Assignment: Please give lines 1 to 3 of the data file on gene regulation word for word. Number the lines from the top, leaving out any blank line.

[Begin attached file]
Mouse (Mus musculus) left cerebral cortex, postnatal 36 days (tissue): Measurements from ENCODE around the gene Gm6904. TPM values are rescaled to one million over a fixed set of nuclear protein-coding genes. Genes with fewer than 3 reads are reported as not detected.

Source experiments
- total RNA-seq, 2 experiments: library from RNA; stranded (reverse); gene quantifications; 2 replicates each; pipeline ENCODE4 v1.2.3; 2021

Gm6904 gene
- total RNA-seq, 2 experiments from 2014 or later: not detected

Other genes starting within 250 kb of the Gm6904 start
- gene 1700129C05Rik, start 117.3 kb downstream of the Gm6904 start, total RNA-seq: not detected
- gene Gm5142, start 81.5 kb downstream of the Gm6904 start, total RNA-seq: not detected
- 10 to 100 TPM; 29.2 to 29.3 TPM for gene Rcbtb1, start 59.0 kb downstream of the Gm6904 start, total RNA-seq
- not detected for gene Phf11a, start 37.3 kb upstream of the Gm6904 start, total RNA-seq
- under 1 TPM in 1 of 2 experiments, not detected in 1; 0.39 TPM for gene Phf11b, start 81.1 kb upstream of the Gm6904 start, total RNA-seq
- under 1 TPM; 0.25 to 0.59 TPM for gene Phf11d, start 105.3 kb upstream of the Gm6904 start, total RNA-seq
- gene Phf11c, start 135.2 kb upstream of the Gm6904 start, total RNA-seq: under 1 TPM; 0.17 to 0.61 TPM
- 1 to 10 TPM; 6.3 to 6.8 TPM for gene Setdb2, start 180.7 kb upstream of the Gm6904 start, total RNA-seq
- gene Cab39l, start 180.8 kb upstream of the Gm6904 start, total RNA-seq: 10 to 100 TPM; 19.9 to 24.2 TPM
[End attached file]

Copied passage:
Mouse (Mus musculus) left cerebral cortex, postnatal 36 days (tissue): Measurements from ENCODE around the gene Gm6904. TPM values are rescaled to one million over a fixed set of nuclear protein-coding genes. Genes with fewer than 3 reads are reported as not detected.

Source experiments
- total RNA-seq, 2 experiments: library from RNA; stranded (reverse); gene quantifications; 2 replicates each; pipeline ENCODE4 v1.2.3; 2021